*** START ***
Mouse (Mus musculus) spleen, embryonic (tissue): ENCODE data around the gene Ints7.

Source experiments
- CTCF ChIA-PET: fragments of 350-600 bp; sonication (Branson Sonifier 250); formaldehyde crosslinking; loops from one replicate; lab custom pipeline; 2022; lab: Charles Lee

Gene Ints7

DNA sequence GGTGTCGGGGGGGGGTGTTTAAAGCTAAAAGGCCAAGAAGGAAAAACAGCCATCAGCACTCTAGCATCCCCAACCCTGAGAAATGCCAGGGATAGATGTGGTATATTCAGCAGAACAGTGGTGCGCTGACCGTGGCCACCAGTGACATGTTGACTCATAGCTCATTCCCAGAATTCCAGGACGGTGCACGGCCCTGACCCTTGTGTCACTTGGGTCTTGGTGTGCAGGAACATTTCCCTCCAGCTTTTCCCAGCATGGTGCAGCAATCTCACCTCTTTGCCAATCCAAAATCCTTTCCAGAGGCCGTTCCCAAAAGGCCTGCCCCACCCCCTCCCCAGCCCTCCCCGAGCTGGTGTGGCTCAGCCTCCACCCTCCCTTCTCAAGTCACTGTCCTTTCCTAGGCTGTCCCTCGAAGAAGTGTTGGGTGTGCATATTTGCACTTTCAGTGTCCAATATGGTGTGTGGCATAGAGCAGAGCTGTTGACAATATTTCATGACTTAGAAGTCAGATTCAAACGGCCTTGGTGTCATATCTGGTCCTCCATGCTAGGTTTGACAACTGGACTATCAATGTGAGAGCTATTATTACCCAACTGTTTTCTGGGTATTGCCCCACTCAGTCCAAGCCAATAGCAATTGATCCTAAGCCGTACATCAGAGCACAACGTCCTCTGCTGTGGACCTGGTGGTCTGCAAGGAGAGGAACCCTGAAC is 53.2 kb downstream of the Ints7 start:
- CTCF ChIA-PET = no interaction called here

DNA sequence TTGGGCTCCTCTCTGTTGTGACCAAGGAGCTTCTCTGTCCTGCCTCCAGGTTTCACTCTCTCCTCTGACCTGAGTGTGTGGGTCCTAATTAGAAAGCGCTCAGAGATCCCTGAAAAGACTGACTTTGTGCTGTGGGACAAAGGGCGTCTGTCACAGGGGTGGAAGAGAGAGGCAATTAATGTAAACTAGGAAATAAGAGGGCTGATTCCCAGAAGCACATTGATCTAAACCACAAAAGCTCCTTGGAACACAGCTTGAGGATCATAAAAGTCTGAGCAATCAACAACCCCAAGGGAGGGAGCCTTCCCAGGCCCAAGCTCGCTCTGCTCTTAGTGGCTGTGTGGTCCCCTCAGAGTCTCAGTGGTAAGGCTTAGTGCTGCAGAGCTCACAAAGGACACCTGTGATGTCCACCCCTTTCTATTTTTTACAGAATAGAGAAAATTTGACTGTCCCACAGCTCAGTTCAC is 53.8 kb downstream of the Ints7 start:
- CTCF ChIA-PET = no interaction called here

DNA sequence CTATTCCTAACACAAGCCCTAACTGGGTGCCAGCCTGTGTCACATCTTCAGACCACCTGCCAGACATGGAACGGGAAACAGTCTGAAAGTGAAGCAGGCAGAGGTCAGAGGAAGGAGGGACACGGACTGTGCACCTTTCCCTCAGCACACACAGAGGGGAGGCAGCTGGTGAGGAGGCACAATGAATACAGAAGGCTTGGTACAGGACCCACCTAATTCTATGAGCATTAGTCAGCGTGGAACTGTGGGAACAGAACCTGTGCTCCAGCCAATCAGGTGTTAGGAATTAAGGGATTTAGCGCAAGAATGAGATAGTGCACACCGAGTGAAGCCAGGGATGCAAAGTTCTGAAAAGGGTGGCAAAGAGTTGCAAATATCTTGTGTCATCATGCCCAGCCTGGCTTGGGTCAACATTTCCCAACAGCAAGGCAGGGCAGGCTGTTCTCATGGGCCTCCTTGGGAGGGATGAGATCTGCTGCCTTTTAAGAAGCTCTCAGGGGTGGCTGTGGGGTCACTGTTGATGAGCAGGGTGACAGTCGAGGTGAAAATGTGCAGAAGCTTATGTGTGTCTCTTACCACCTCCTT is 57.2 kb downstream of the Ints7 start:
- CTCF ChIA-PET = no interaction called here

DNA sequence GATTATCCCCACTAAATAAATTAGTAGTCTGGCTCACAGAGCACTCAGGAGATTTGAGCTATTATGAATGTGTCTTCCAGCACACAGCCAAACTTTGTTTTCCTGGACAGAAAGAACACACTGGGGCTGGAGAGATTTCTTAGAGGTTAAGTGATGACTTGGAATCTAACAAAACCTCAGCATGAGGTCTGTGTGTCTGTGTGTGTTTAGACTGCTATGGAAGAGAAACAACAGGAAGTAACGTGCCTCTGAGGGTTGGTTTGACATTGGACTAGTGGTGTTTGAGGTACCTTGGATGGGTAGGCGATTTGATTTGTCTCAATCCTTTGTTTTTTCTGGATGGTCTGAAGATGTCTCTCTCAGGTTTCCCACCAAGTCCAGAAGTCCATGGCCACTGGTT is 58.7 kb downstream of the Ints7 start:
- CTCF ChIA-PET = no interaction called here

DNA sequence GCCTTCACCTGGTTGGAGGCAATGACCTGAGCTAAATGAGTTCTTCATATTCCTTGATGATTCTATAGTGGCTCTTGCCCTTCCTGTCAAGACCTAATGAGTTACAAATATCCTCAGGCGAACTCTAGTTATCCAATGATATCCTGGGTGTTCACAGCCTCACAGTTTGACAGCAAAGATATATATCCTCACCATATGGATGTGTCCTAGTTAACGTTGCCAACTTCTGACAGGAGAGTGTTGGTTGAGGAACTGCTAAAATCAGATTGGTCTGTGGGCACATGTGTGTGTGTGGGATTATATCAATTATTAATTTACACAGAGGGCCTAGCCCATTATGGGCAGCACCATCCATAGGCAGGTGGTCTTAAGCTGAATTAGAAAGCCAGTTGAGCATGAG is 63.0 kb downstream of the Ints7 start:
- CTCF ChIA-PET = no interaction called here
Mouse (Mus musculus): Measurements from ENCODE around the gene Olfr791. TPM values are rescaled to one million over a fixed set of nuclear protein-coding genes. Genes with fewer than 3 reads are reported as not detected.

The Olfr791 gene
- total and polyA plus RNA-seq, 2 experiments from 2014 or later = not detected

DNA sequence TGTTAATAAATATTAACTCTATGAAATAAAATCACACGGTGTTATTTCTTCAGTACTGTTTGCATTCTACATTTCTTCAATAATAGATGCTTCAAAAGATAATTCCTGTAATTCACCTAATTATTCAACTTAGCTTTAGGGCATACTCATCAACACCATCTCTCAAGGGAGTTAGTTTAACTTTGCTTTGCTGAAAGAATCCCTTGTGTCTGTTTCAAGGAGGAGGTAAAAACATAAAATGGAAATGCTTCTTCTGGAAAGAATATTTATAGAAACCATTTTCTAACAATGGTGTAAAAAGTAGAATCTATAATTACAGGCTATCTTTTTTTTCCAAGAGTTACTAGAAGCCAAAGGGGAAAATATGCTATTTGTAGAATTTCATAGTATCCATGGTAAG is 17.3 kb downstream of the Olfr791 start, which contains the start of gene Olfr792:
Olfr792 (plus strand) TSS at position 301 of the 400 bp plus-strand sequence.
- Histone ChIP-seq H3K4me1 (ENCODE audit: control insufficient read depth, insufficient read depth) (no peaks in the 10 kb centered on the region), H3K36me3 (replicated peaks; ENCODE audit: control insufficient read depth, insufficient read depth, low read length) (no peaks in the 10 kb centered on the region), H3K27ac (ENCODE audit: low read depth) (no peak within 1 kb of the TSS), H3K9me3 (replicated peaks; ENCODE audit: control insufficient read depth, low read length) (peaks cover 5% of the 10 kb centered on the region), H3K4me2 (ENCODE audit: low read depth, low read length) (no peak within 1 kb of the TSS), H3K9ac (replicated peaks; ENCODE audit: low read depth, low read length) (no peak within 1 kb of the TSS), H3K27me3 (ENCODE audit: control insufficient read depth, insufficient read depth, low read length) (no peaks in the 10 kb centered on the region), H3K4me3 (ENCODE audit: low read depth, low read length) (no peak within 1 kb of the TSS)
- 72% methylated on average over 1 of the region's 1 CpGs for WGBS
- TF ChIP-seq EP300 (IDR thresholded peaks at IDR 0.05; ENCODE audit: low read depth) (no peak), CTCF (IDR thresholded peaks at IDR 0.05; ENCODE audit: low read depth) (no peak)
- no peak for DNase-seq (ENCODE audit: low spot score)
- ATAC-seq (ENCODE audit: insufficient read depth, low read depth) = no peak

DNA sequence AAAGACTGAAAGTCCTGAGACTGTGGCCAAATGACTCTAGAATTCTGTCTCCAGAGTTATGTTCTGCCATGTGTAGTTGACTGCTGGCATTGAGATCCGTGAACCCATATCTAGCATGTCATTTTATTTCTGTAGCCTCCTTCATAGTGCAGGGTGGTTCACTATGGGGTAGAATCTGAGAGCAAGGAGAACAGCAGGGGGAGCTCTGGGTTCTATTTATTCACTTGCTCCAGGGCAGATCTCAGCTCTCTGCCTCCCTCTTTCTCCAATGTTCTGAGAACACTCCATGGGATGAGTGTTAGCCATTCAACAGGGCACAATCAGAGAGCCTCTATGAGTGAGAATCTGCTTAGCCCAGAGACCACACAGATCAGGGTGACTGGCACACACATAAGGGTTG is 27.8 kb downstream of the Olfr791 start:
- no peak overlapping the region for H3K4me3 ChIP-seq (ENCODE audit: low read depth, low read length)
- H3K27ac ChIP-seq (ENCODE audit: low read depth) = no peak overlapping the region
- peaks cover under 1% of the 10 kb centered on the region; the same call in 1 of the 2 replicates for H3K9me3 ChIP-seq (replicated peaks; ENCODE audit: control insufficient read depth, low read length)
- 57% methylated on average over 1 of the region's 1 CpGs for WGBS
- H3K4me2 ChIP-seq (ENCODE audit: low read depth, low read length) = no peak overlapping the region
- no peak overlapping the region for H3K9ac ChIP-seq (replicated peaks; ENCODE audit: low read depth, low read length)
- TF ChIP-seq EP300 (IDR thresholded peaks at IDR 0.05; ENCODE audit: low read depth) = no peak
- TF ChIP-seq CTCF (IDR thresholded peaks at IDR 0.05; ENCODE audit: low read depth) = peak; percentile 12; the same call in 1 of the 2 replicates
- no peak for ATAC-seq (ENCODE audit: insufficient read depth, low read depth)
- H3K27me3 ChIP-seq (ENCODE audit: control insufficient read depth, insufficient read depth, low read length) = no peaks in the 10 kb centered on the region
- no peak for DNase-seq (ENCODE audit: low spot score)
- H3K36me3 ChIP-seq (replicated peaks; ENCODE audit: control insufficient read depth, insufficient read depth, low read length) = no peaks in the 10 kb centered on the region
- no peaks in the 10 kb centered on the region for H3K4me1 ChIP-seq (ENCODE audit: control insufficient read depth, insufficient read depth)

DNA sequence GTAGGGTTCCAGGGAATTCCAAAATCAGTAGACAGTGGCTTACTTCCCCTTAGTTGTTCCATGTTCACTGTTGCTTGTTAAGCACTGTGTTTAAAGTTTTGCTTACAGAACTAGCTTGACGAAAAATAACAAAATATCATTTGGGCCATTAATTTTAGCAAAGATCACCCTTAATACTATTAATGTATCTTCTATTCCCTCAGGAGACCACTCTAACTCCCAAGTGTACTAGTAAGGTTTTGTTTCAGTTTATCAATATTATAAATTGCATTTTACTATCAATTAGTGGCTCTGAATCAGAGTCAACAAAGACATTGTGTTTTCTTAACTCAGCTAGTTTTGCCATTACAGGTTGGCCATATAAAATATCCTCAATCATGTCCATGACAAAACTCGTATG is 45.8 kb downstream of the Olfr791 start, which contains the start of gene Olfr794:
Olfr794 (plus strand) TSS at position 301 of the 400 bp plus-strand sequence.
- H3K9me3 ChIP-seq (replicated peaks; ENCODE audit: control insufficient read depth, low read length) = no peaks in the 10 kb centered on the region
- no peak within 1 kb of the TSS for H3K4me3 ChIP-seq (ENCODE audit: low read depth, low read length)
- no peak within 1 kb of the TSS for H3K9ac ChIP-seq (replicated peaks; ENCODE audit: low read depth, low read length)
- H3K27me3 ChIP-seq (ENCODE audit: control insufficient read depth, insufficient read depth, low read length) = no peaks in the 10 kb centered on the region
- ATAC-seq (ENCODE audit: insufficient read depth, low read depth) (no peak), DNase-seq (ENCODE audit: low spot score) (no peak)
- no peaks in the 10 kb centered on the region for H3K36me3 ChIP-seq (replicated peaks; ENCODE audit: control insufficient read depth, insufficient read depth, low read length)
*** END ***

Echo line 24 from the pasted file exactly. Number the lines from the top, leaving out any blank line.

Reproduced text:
- ATAC-seq (ENCODE audit: insufficient read depth, low read depth) = no peak